Health Reform Distortions

Bryan Riley
If economists were subject to the same ethics requirements as insurance agents, Christina Romer, the chair of President Obama’s Council of Economic Advisers (CEA), would be looking for a new career.  

Insurance agents are legally prohibited from making false or misleading statements.  Penalties vary by state, but an agent who violates ethics guidelines may face monetary fines, loss of their insurance license, or even jail time.  

Unlike insurance agents, President Obama’s economic advisers face no limits on making false or misleading statements designed to confuse consumers.  As evidence of this, consider a June study by the CEA listing several benefits that would result from lowering the annual growth rate of health care spending by 1.5 percentage points, including:

•    Increase gross domestic product by 8 percent in 2030
•    Increase family income by $10,000
•    Reduce unemployment by 500,000 people per year

Here is a pop quiz on how CEA analysts concluded that President Obama’s reforms would generate such significant benefits:

a) They relied on complex econometric models calculating the potential savings from his proposed reforms.
b) They conducted an exhaustive literature review of academic research on health care reform.
c) They made it up.

If you guessed “c,” go to the head of the class.  All of the benefits that the CEA attributes to President Obama’s health care plans are based on nothing but a political “goal.”  The bogus study released by the CEA simply assumes that President Obama will reduce health care spending increases by 1.5 percent per year, then lists pages of resulting benefits for the unquestioning media to report.  

If President Obama’s reforms really reduced spending increases by the promised 1.5 percent per year, there could be several economic benefits.  And if I looked like Brad Pitt, I could be starring in the new Quentin Tarantino movie.  

In reality, the CEA study unwittingly demonstrates how President Obama’s plan would actually increase health care costs.  The study accurately notes that the share of U.S. Gross Domestic Product (GDP) devoted to health care almost doubled between 1980 and 2007.  

As Paul Harvey might say, “and now, the rest of the story”:  During the same time frame, the share of health care spending paid for by the government increased by 10.1 percent, while the share paid for privately decreased by 7.3 percent.  

President Obama plans to increase the share of health care spending paid for by the federal government by expanding spending on Medicaid and children’s health care (SCHIP) while creating a brand-new government plan for everyone else.  Based on historical trends, that means an even larger share of U.S. GDP will be devoted to health care in the future.  

This means the actual results of President Obama’s reforms will be the opposite of those alleged by his Council of Economic Advisers: Lower GDP, reduced family income, and increased unemployment.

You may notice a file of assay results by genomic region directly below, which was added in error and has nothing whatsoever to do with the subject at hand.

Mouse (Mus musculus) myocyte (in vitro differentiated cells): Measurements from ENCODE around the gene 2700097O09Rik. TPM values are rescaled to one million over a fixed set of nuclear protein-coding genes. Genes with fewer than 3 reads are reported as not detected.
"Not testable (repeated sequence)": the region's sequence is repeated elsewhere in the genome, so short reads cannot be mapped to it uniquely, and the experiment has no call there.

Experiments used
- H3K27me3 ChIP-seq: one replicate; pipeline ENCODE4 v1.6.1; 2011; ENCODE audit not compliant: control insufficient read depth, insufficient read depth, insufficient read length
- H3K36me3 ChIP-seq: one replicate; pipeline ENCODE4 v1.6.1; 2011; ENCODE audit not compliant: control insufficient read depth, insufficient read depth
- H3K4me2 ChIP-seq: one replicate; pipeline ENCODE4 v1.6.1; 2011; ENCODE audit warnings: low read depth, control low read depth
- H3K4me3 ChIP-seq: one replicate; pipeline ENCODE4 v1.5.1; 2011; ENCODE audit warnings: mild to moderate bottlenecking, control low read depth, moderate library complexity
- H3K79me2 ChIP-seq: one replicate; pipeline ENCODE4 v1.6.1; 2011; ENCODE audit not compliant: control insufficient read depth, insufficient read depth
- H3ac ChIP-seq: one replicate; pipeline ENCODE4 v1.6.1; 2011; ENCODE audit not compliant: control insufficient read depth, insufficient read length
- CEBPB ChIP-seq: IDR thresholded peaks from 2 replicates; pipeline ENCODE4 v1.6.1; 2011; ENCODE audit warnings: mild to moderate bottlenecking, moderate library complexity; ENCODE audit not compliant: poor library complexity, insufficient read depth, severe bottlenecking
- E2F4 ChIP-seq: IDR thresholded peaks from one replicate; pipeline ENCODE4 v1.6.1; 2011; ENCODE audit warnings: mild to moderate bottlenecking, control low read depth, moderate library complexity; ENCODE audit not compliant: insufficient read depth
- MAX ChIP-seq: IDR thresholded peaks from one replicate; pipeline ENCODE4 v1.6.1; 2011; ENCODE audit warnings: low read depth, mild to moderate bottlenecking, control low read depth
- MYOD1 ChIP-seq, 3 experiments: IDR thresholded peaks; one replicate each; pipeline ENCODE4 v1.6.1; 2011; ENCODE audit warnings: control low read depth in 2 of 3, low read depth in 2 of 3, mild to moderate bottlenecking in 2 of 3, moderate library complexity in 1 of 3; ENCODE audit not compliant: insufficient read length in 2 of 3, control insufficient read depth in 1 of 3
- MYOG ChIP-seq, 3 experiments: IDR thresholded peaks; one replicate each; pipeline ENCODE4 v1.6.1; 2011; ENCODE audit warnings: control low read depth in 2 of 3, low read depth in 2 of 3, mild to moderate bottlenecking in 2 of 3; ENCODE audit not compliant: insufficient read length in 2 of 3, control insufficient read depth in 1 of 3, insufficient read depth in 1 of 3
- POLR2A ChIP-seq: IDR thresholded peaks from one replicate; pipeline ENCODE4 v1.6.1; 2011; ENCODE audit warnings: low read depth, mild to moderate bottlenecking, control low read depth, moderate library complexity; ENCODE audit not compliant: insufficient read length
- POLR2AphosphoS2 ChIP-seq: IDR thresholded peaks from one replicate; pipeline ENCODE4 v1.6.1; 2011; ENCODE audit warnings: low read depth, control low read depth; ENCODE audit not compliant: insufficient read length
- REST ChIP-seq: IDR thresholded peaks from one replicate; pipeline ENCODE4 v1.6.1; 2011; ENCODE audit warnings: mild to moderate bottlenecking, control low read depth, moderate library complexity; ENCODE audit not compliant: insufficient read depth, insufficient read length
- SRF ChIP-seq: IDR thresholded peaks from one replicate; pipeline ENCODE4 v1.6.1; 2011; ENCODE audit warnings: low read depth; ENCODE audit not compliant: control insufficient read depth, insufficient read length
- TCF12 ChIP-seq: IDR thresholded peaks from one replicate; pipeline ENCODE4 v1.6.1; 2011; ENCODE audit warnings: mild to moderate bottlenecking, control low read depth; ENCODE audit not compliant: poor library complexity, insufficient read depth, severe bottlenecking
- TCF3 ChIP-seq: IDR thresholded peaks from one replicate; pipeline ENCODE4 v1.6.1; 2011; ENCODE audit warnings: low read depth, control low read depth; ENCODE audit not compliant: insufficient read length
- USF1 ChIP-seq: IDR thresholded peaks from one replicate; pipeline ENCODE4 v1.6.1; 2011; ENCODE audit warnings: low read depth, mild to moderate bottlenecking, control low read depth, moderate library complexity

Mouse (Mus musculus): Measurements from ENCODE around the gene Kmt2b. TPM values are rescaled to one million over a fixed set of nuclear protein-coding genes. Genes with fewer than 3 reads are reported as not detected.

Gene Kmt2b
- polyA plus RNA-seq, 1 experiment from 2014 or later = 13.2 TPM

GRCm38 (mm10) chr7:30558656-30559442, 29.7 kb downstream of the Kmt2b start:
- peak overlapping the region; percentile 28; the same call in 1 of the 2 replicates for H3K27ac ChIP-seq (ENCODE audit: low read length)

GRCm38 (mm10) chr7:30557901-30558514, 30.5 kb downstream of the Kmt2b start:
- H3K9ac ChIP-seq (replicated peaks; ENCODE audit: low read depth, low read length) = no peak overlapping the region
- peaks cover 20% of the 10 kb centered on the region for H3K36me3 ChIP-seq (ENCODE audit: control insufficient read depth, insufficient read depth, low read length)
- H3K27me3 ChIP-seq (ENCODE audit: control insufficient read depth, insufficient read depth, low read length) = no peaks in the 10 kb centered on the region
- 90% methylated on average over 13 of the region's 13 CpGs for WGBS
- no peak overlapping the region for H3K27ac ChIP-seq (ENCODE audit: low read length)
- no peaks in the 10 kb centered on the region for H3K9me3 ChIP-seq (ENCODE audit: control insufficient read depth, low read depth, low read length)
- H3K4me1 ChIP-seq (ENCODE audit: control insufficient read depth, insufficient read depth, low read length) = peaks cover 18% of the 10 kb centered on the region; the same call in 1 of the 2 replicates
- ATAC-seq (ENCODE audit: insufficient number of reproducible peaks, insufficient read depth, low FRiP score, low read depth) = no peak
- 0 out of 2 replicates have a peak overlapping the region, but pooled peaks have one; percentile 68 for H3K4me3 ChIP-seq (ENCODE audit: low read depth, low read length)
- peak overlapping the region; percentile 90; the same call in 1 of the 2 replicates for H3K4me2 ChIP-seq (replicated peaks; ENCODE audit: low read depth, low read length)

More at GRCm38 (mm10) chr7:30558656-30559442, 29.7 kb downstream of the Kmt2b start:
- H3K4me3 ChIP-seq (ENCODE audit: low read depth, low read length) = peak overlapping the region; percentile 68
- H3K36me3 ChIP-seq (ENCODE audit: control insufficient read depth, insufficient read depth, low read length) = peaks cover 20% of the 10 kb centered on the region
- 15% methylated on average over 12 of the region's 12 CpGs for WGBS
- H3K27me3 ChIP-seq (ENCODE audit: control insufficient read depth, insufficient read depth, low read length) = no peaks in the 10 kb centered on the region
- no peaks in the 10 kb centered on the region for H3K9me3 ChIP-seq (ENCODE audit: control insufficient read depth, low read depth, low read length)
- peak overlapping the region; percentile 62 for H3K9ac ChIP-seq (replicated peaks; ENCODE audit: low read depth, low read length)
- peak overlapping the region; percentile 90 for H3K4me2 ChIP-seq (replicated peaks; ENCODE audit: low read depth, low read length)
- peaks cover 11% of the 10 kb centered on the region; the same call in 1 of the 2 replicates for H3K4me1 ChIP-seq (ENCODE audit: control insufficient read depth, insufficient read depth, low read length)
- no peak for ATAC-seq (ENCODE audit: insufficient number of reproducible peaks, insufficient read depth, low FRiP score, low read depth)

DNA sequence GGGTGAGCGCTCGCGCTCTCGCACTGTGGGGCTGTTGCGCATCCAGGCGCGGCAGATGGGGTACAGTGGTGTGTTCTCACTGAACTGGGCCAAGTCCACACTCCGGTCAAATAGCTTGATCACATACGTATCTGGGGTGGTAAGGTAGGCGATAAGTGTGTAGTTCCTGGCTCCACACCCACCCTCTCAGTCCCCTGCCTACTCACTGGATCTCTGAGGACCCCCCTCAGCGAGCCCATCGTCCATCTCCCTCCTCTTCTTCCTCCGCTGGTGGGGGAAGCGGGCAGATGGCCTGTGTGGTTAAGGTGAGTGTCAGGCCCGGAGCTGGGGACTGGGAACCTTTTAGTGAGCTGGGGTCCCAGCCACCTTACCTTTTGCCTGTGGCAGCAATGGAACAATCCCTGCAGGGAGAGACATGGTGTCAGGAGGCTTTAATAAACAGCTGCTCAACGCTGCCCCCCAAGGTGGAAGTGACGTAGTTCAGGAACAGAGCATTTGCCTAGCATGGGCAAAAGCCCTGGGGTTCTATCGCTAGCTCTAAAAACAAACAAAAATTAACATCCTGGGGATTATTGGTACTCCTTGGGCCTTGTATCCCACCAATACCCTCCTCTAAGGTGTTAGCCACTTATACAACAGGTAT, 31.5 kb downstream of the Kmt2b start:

If economists were subject to the same ethics requirements as insurance agents, Christina Romer, the chair of President Obama’s Council of Economic Advisers (CEA), would be looking for a new career.  

Insurance agents are legally prohibited from making false or misleading statements.  Penalties vary by state, but an agent who violates ethics guidelines may face monetary fines, loss of their insurance license, or even jail time.  

Unlike insurance agents, President Obama’s economic advisers face no limits on making false or misleading statements designed to confuse consumers.  As evidence of this, consider a June study by the CEA listing several benefits that would result from lowering the annual growth rate of health care spending by 1.5 percentage points, including:

•    Increase gross domestic product by 8 percent in 2030
•    Increase family income by $10,000
•    Reduce unemployment by 500,000 people per year

Here is a pop quiz on how CEA analysts concluded that President Obama’s reforms would generate such significant benefits:

a) They relied on complex econometric models calculating the potential savings from his proposed reforms.
b) They conducted an exhaustive literature review of academic research on health care reform.
c) They made it up.

If you guessed “c,” go to the head of the class.  All of the benefits that the CEA attributes to President Obama’s health care plans are based on nothing but a political “goal.”  The bogus study released by the CEA simply assumes that President Obama will reduce health care spending increases by 1.5 percent per year, then lists pages of resulting benefits for the unquestioning media to report.  

If President Obama’s reforms really reduced spending increases by the promised 1.5 percent per year, there could be several economic benefits.  And if I looked like Brad Pitt, I could be starring in the new Quentin Tarantino movie.  

In reality, the CEA study unwittingly demonstrates how President Obama’s plan would actually increase health care costs.  The study accurately notes that the share of U.S. Gross Domestic Product (GDP) devoted to health care almost doubled between 1980 and 2007.  

As Paul Harvey might say, “and now, the rest of the story”:  During the same time frame, the share of health care spending paid for by the government increased by 10.1 percent, while the share paid for privately decreased by 7.3 percent.  

President Obama plans to increase the share of health care spending paid for by the federal government by expanding spending on Medicaid and children’s health care (SCHIP) while creating a brand-new government plan for everyone else.  Based on historical trends, that means an even larger share of U.S. GDP will be devoted to health care in the future.  

This means the actual results of President Obama’s reforms will be the opposite of those alleged by his Council of Economic Advisers: Lower GDP, reduced family income, and increased unemployment.